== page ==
The New Costco Food Court Ordering System That Shoppers Find Irritating

costco food court
costco food court - Andy.LIU/Shutterstock

Businesses are always experimenting with new ways to improve on their business model and Costco is no different. But the new approach to the Costco food court system doesn't look too promising if online chatter is anything to go by. Don't worry, nothing is changing about your favorite Costco food court items. The new approach has to do with how customers order the food and in what order they get served.

The new system has customers ordering from digital kiosks and then waiting in a single file line while their orders were completed one by one. This isn't all that different from how most Costco food courts operate, but if you're a regular you might notice that the number system is missing. Typically, the employees behind the counter will finish an order and call out the number associated with it while patient patrons wait. Likely as an attempt to keep the employees from working on food out of order, this system of putting people in a single file line makes it so food is delivered in the exact same order as it was ordered.

That doesn't sound like all that big of a deal, but some customers were unhappy because that meant small orders of one or two items were required to wait for large orders ahead of them to be completed before employees would start working on theirs.

Read more: 14 Popular Chain Grocery Stores For Meat, Ranked Worst To Best

An Order System With Preferences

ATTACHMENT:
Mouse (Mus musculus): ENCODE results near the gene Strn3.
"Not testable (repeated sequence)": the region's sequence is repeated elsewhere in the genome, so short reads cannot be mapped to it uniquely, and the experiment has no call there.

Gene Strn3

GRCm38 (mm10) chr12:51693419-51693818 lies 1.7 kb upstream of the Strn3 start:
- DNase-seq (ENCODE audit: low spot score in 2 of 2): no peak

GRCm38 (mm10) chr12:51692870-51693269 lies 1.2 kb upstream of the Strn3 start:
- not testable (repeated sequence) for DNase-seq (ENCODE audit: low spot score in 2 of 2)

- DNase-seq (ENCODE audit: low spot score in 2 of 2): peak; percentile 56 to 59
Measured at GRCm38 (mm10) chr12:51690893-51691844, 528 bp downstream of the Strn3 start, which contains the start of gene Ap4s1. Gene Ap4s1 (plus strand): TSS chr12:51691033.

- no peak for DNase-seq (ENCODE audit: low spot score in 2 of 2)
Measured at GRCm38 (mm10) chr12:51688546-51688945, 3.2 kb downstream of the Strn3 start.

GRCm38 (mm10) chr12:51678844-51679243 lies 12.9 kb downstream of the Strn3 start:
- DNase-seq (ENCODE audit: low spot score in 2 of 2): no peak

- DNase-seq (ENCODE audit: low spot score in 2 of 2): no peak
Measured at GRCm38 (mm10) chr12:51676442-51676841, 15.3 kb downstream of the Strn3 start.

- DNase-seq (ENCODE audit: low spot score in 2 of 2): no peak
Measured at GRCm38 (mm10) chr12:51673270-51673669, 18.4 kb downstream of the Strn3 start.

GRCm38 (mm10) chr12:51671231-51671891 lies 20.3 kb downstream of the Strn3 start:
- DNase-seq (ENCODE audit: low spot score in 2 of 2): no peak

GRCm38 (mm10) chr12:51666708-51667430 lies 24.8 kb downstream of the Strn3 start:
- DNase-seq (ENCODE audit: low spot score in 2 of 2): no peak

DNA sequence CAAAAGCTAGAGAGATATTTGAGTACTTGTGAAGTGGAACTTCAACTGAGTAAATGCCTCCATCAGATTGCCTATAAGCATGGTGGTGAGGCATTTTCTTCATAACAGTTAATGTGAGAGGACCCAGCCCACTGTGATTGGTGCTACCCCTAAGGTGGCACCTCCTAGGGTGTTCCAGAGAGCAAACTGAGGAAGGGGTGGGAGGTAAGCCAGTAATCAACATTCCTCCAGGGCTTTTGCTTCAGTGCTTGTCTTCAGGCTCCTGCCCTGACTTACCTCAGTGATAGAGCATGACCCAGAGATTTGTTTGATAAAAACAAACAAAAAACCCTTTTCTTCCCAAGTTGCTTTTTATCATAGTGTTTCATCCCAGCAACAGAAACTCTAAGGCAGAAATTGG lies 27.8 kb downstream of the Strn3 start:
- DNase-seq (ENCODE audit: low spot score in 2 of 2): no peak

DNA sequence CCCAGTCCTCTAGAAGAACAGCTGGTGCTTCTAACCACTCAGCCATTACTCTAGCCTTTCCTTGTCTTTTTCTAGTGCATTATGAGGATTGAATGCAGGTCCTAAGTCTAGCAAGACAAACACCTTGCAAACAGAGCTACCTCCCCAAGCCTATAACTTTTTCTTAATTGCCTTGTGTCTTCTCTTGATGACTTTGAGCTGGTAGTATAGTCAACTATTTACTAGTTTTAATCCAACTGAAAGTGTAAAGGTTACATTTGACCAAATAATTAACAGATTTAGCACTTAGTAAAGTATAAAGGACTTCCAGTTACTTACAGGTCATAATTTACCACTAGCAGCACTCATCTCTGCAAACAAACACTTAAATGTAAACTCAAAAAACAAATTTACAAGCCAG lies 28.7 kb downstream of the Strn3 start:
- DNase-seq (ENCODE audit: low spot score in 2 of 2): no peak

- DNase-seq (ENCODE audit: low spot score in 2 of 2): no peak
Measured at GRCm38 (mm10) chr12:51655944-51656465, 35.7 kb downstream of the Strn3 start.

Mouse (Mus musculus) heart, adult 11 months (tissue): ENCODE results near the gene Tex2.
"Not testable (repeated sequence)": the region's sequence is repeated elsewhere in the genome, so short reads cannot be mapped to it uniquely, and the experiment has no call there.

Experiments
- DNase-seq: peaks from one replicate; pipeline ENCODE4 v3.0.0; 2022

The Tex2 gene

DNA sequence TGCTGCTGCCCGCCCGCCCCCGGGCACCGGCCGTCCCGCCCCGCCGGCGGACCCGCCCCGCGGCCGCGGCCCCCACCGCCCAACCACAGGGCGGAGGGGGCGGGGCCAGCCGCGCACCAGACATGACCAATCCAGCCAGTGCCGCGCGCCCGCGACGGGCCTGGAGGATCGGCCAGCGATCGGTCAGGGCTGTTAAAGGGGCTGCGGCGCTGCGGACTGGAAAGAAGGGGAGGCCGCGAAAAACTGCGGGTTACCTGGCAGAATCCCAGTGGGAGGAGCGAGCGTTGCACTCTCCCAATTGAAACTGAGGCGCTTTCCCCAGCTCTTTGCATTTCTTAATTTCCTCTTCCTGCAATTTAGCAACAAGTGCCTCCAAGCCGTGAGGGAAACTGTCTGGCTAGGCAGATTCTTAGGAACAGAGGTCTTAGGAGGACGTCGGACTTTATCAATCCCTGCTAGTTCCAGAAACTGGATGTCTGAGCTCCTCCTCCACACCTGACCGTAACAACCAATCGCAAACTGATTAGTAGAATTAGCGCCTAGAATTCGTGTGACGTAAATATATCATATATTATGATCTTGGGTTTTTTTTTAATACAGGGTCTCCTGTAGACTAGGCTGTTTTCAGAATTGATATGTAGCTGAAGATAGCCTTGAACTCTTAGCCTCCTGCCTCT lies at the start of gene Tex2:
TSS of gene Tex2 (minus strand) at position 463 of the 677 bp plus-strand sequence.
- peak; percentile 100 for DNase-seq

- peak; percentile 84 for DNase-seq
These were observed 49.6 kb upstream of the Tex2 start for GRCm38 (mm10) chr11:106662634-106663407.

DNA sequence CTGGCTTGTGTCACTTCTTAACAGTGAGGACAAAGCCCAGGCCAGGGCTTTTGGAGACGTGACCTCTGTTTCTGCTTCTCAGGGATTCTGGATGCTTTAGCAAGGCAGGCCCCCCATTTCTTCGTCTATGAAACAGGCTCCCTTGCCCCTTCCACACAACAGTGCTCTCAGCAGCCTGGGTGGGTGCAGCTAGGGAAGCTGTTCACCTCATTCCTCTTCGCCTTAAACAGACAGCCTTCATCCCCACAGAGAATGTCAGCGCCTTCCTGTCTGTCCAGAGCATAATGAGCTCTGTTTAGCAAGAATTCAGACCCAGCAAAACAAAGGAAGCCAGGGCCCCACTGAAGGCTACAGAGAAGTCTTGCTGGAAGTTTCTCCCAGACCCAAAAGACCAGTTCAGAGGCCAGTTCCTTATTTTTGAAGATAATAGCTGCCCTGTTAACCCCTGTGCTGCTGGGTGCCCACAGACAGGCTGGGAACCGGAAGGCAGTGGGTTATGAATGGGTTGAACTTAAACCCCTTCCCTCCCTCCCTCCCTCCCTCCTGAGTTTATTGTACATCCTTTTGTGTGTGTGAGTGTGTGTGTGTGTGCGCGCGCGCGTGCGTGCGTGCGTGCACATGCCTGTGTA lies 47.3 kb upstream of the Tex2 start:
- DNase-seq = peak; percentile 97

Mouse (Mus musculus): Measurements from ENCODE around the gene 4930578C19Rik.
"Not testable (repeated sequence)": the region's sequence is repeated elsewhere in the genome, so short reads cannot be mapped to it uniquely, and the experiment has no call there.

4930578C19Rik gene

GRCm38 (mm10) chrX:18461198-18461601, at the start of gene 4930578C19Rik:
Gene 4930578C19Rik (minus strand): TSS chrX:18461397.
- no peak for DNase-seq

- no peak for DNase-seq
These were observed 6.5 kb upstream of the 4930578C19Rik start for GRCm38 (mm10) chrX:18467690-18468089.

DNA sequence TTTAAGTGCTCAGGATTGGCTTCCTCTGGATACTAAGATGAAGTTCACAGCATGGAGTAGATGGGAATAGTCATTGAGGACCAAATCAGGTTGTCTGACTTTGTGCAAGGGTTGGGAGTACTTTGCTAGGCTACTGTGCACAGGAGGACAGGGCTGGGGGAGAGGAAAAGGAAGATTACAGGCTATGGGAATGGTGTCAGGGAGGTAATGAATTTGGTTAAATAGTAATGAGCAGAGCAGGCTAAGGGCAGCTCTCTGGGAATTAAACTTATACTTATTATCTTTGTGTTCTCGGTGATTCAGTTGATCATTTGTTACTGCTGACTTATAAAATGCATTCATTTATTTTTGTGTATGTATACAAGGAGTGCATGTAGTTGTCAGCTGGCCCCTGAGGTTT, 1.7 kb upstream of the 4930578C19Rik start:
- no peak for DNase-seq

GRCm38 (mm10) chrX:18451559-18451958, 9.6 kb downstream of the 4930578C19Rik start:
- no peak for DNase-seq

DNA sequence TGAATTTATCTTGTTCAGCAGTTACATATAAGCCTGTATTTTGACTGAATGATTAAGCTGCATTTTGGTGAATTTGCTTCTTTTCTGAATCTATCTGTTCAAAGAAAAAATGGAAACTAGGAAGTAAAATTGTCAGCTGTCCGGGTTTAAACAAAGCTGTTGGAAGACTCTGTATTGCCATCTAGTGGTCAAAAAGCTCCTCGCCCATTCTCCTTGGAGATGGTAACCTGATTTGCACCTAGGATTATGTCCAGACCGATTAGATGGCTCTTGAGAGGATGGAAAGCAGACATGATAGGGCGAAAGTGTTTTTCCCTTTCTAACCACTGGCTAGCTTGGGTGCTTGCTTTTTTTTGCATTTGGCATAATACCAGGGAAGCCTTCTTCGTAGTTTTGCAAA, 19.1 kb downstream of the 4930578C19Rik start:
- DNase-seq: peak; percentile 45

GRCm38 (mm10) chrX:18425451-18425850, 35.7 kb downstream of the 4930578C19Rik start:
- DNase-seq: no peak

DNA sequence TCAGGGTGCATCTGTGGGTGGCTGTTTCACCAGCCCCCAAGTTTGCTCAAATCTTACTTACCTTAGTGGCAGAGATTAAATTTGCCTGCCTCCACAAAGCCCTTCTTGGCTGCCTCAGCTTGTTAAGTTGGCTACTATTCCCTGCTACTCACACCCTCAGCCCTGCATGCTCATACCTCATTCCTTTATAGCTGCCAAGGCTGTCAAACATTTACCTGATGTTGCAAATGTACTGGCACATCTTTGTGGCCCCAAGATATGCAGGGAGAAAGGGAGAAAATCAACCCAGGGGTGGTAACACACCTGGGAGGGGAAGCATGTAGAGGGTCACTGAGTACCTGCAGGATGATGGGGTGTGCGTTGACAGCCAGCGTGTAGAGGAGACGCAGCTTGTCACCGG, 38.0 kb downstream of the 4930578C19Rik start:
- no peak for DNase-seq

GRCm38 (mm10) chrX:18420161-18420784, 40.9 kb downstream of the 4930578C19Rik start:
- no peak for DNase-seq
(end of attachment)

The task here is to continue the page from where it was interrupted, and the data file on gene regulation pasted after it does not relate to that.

costco food court
costco food court - ZikG/Shutterstock

There are plenty of Costco food court hacks people use to make the most of their experience, but if this system were put into place nationwide there wouldn't be much you could do to mitigate it. It's clear that the new system gives preference to customers making larger orders since food court employees are no longer pausing to quickly complete the small orders in between. In the number order system, food court employees will apparently keep the momentum going by making the orders with a single slice of pizza, for example, before the 15 or 20 item order is complete.

There's pros and cons to each and you're likely to get different responses depending on who you ask. The chatter online about the new system was from customers who ordered one or two items who didn't appreciate having to wait so long. But the person who submitted the larger order was probably happy with how quickly their food came out, and therefore didn't feel the need to go online to complain about it.

At face value, it seems like either system is perfectly fine since one way or the other you're giving preference to either small or large orders. If we ran Costco, we'd look at how often customers are making smaller versus larger orders and we'd pick the one that benefitted whichever was more popular. All we know is that we can't leave Costco without stopping for the chicken bake.

Read the original article on Tasting Table.